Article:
I’m posting this as a blog entry 1. because I can’t seem to comment on Mama Cat’s blog (maybe she turned off comments or my browser is jacked up), and 2. I don’t want to take over her blog with my rambling anyway. Anyway, this is in response to her blog post here. I just want to chime in on the “saints punishing you” thing (if you read this whole thing, you’ll see that I am not disagreeing with her – I’m just elaborating).
People tend to think of saints as benevolent entities, close to God, involved in helping the devoted. Actually, there is an extremely long tradition of punitive miracles even in quite orthodox Catholic practice. I go into this a bit in this blog post. If you read the Old Testament, it’s full of them; God smote the hell out of all kinds of people, and he’s God. Saints and angels smite too. That isn’t the part people usually think of, though. As Tony Burke points out in his academic blog here, the study of punitive miracles is pretty much neglected by scholars as well. But such power to harm is part and parcel of the workings of saints, deities, and spirits in many different cultures and religions – absolutely including Christianity. Burke notes,
“Though not as plentiful in the sources as beneficent miracles, punitive miracles are nevertheless found in literature throughout Mediterranean antiquity. Holy men wield power, and sometimes that power is not used with mercy. Thus, to the ancient mind, it is reasonable for Elisha to call upon bears to maul annoying children, for Apollonios to threaten repressive corn merchants, for r. Eliezer to kill r. Gamaliel, for Paul to blind a false prophet, for Jesus to whither a fig tree, and so on. Of course, the power behind these curses comes from the gods, and sometimes the gods even curse directly—the Hebrew Bible, for example, contains numerous punitive acts perpetrated by Yahweh himself.”
My PhD work focused on this stuff in medieval England (and to a lesser extent, elsewhere), so this is obviously a favorite topic of mine. I don’t claim to be an authority on all world religions or even every Christian saint, but I think my training and research makes me pretty much qualified to call myself an expert on these “economies” and systems of circulation of relics, saints, angels, human beings, and how they all tend to interact and have interacted historically. I have published peer-reviewed academic articles on angels, saints, religious literature, and angelology. So I cannot in good conscience say that the popular image of angels as smiling feathered beautiful beings in gowns helping children over bridges is terribly accurate, nor can I say that punishment, smiting, punitive measures, retribution, etc are not a very important component of what sainthood is and has been understood to be for a very, very long time. If you think saints and angels are all benign and smiling and all about dropping everything to tend to whatever your little human issue is, you are a fool.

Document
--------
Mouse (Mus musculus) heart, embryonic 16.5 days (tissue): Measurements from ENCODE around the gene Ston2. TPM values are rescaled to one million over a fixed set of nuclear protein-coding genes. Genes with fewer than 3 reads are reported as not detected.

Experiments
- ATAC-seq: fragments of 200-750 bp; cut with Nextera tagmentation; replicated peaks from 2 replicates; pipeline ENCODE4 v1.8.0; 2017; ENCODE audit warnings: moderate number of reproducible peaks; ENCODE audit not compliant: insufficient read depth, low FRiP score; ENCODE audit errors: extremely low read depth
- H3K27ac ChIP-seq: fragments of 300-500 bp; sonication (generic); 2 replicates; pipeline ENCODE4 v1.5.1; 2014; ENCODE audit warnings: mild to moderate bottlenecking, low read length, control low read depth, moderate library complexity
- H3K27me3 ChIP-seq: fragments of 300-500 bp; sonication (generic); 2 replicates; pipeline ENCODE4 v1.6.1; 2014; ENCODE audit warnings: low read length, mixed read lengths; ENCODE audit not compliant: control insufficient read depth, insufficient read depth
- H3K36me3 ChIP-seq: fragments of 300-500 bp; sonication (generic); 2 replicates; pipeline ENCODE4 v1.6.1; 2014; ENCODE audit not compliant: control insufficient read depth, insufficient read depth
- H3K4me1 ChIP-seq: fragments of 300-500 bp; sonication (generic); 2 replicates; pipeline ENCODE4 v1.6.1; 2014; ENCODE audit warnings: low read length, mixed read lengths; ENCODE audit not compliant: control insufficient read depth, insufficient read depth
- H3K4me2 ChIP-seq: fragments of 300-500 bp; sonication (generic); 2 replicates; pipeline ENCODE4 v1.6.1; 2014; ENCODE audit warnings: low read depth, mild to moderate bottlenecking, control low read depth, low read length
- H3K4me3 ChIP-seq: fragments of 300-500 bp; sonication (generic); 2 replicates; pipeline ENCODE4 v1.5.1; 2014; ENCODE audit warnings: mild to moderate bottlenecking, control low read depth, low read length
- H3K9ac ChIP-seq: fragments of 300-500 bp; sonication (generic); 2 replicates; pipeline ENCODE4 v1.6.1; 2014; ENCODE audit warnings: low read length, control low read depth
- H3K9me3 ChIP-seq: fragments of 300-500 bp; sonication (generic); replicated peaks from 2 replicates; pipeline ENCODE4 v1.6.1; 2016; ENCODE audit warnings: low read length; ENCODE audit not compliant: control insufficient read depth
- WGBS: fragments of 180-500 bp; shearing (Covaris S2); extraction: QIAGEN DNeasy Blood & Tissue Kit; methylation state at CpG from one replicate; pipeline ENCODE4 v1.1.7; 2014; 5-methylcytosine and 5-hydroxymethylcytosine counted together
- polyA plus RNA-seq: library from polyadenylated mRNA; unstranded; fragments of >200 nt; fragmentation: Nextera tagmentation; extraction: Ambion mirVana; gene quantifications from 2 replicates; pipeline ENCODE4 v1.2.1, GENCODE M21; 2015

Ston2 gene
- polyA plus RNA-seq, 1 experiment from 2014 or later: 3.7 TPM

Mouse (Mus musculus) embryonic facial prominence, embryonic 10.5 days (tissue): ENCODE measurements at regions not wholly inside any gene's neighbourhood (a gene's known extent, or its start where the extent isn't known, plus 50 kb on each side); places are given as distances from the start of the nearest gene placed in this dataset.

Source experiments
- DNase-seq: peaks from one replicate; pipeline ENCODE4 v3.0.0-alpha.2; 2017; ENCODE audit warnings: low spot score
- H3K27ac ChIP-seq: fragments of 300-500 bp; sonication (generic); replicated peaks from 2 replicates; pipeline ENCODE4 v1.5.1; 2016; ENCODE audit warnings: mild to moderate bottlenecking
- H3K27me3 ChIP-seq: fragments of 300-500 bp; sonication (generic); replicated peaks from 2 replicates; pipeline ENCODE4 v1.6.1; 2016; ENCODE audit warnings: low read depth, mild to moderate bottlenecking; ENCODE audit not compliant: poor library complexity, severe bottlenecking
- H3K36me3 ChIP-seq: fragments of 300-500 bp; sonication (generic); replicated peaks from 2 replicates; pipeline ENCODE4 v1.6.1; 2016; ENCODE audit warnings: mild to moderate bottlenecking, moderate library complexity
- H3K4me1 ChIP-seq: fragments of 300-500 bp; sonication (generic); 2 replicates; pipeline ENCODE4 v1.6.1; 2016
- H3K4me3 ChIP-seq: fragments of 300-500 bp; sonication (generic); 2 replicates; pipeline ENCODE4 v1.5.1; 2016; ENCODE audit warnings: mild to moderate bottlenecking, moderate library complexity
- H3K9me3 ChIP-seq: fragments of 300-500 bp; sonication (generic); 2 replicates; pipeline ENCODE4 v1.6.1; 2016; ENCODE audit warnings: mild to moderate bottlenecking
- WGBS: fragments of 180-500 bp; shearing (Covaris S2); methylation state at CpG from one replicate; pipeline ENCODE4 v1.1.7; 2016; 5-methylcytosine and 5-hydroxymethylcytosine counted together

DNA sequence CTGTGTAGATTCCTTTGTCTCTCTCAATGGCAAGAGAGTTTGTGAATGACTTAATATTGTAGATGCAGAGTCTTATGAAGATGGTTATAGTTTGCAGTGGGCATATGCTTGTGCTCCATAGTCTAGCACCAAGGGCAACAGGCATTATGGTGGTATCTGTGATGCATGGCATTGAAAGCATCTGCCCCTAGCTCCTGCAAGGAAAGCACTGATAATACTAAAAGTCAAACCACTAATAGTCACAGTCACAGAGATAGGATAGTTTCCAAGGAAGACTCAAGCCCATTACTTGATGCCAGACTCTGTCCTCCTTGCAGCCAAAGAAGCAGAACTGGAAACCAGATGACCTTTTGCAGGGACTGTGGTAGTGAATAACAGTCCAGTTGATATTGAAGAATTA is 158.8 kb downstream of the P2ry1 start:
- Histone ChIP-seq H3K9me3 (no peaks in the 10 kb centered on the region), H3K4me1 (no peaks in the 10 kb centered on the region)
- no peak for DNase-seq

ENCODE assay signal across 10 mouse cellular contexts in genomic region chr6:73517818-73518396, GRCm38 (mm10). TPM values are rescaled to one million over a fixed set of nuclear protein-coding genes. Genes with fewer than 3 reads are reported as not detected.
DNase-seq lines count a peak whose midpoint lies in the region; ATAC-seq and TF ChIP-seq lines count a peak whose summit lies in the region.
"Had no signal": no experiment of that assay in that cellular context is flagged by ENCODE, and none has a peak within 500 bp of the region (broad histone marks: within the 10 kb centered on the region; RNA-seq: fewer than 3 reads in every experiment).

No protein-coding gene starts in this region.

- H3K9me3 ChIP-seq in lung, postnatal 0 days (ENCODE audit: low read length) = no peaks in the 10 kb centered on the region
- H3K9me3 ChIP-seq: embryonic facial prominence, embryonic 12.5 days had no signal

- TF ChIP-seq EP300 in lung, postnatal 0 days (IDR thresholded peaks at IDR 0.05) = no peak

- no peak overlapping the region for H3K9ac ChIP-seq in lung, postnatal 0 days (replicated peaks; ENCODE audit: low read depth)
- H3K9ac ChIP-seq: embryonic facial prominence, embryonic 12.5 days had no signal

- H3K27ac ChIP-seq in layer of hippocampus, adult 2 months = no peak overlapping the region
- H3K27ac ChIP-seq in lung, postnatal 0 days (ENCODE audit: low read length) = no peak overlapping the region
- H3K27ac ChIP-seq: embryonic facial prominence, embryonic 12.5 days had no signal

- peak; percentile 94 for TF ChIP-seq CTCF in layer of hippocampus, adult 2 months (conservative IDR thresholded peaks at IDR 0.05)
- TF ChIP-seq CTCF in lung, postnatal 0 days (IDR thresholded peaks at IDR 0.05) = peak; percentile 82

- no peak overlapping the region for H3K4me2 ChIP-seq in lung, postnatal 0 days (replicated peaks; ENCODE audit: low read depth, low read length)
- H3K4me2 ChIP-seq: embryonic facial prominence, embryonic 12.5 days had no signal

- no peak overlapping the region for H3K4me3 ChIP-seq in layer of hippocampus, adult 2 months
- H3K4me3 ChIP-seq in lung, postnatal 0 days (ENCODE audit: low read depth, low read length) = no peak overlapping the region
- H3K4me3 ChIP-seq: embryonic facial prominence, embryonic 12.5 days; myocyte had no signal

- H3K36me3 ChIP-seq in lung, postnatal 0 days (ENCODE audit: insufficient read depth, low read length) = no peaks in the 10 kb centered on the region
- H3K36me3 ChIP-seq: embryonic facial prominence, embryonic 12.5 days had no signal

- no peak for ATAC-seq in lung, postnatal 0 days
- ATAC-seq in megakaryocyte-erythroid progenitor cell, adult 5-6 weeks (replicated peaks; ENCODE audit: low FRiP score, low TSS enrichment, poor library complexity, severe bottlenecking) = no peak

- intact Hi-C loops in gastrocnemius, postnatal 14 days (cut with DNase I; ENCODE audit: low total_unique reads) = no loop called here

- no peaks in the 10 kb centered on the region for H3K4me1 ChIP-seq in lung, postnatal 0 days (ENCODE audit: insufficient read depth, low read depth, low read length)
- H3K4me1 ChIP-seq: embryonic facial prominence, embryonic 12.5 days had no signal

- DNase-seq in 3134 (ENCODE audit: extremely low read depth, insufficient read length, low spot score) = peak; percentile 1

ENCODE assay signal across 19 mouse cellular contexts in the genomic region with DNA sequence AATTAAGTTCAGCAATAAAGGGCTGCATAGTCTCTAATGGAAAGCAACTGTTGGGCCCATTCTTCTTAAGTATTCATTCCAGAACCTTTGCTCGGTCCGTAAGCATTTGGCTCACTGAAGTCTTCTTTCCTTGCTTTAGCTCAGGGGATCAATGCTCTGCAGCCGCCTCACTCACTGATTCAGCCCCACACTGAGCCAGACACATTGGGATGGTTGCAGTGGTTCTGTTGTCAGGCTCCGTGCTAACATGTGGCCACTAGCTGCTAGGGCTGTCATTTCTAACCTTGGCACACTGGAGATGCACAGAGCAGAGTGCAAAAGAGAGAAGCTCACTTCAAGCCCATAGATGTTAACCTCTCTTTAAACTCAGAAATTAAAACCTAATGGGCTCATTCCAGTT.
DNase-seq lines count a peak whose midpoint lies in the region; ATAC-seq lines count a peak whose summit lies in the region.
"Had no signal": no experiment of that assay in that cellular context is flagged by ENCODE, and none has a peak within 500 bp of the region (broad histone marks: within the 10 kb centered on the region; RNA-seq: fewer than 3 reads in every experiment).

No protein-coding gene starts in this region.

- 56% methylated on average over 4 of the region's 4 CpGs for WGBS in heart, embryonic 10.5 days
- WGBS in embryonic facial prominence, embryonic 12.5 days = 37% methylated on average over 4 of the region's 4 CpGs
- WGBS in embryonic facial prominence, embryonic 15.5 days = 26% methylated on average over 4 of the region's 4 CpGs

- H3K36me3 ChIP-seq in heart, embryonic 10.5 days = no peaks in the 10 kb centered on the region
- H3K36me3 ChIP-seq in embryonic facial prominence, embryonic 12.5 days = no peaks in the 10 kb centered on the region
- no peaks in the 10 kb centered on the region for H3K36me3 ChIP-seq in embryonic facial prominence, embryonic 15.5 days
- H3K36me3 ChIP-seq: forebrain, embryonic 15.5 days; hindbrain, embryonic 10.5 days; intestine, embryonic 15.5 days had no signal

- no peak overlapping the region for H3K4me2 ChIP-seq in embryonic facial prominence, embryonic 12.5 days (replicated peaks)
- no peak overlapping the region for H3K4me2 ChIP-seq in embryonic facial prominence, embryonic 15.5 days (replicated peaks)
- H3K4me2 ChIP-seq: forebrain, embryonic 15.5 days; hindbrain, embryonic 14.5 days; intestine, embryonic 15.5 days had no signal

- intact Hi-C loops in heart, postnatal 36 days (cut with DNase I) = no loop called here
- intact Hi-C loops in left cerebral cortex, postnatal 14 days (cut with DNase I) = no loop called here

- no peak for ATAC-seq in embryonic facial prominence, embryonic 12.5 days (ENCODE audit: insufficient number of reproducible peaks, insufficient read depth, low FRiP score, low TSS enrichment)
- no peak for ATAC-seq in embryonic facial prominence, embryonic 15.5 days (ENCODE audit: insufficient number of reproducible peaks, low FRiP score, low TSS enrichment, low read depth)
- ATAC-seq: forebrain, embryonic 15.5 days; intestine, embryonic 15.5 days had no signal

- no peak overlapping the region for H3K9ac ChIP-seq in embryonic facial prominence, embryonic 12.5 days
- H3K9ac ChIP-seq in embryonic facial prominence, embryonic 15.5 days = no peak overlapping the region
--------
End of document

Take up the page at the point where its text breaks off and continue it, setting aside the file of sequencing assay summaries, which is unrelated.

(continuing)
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However, I do agree with Cat: for today’s typical practitioner of folk spirituality, such things are not very common. And even when they happen, saying a saint has “attacked” you is not very accurate; that’s not really how it works. And anyway, the saints are more likely to smite you or screw you up if you have a deep, genuine relationship with one in particular — an obligation — and really drop the ball in terms of keeping up your end of things. They are NOT likely to starting raining hell down on somebody who is new to working with them and is making a legit attempt, and frankly I’ve found that they have better things to do than go around smiting people for making an honest mistake or being oh-so-humanly a bit of an ass. (The saints are human too – well, most of them.)
Many punitive miracles in medieval hagiographies and lore are due to somebody being a dumbass and not getting the original message, not doing something they were already told in less punitive or frightening terms to do, failing to do something they were being warned they were obligated to do. For instance, in the lore of St. Michael, there’s this idiot named Garganus who made one of his men shoot a bull that St. Michael was trying to send as a sign of where he wanted a chapel built. Thick-headed Garganus didn’t get the message; the bull wandered off near this cave and Garganus threw a little fit and ordered the bull shot. The arrow meant for the bull blew back and hit the servant (who was just following orders, after all). Garganus went to the bishop, being troubled by these strange events, and apparently softened his heart a little. Then later St. Michael appeared to him and said, basically, “This guy is dead because it is my will. Now pay attention; build my church at that cave the bull was sent to show you.” (Here’s a photo of the grotto chapel of St. Michael at Mt. Gargano.)